Since the squaring operation in Step 1 maps a root‑power quantity to a power quantity where power [J/s] × time [s] = energy [J], the same mean area under the curve (remember the integral from Equation 5) implies same mean energy.

Crest Factor Continued

Crest FactorFigure 5Now that we have seen the method for determining an average for alternating signals we can finally calculate the crest factor.

\begin{equation}crest\; factor=\frac{\left | x_{peak} \right |}{x_{RMS}}\end{equation}
Where \(x_{peak}\) is the largest absolute (sign insensitive) value for the duration of the signal (Figure 5).

Going back to Figure 4, you can tell that the crest factor for a sine wave is √2 (roughly 1,41) whereas for the square wave it is one, i.e., no peaks at all. The crest factors for conventional zero‑mean waves such as sine, square, triangle, and sawtooth waves are all constant — albeit different — and well known.

Whereas, colors of noise such as white, pink, and red (or brown) typically have crest factors of about four. In a later episode we will discover there are exceptions.

And while all the signals in Figure 4 have have been calibrated such that they have the same RMS value, their peak values differ by as much as a factor of four. Therefore, the higher the crest factor, the further signal peaks stray from the RMS value.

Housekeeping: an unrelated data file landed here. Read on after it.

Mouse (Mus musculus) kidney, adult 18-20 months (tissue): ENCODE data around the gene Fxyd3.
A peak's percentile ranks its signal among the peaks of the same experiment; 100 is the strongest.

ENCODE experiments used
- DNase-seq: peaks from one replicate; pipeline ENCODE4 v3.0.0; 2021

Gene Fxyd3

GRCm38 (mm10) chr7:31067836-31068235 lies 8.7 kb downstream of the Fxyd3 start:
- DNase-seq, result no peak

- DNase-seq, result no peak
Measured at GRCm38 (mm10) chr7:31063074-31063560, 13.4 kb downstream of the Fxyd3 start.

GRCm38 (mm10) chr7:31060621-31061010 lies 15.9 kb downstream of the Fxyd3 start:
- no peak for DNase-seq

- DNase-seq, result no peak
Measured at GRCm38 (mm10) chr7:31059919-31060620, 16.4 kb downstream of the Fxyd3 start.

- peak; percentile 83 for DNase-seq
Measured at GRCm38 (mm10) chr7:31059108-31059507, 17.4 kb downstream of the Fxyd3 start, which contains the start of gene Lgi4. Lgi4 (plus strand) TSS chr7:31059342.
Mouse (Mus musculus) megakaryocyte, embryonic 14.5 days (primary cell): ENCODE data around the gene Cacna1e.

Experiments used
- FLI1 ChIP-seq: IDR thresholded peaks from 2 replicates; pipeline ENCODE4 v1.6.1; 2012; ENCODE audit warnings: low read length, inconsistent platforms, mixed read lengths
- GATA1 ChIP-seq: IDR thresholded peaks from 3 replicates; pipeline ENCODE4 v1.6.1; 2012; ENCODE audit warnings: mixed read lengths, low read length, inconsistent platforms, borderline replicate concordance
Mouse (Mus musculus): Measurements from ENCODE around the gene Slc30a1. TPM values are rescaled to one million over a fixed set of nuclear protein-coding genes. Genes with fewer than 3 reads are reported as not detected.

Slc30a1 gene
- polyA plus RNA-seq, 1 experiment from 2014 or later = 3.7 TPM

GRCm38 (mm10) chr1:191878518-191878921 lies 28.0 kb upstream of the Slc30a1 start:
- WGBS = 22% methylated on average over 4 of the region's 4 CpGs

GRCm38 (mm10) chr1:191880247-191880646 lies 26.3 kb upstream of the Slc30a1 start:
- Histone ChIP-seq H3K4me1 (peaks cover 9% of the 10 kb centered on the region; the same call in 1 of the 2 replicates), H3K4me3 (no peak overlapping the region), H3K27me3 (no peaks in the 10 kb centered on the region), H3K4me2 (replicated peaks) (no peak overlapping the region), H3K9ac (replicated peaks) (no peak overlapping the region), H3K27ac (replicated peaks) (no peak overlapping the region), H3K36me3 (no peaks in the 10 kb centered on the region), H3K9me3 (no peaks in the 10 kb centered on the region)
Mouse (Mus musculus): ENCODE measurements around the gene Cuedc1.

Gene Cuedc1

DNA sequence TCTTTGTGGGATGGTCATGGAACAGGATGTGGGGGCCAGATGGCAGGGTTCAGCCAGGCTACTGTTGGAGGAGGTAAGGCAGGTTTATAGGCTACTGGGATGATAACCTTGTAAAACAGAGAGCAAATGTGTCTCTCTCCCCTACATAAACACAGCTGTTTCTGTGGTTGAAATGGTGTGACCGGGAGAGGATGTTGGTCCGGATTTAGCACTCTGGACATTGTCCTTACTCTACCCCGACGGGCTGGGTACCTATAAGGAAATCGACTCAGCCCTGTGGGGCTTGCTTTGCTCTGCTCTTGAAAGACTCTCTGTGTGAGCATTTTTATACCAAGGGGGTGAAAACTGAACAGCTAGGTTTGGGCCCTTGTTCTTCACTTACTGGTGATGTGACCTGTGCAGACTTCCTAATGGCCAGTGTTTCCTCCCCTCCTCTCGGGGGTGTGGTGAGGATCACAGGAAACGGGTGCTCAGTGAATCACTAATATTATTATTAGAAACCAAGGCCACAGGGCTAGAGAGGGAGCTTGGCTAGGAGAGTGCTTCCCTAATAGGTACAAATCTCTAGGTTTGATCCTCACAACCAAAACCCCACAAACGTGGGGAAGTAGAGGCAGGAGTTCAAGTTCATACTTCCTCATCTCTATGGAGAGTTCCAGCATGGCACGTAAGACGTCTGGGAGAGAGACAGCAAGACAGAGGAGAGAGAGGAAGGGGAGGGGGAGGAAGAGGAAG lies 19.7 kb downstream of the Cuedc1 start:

When it comes to crest factor, audio professionals are expected to be bilingual, i.e., tell the difference between crest factor expressed on a linear or logarithmic scale.

The previous equation provides the linear answer which can easily be converted to dB (logarithmic) by applying the "\(20\times log_{10}\)" rule for root‑power quantities

\begin{equation}20\times log_{10}\left ( \frac{\left | x_{peak} \right |}{x_{RMS}} \right )\end{equation}
whereas the "\(10\times log_{10}\)" rule is exclusive to power quantities. Equation 8 provides the logarithmic answer in dB and yields the following results for the signals in Figure 4.

  Crest Factor (lin) Crest Factor (log)
Square Wave 1 0 dB
Sine Wave 1,41 3 dB
Noise 4 12 dB

RMS and Loudness

RMS is an important metric closely related to loudness. Whether it is time‑weighted or time‑averaged sound levels as defined in the sound level meter standard IEC 61672‑1, or Loudness units such as LKFS (ITU-R BS.1770) or LUFS (EBU R 128), all calculations are based on RMS.

Free MS Excel Workbook

You can freely download a copy of the MS Excel Workbook used to create Figure 4 using the link shown below. In the workbook's spreadsheets you can see all calculations in action, change the amplitude and time period for the sine and square waves, and change the RMS value and crest factor for the noise signal.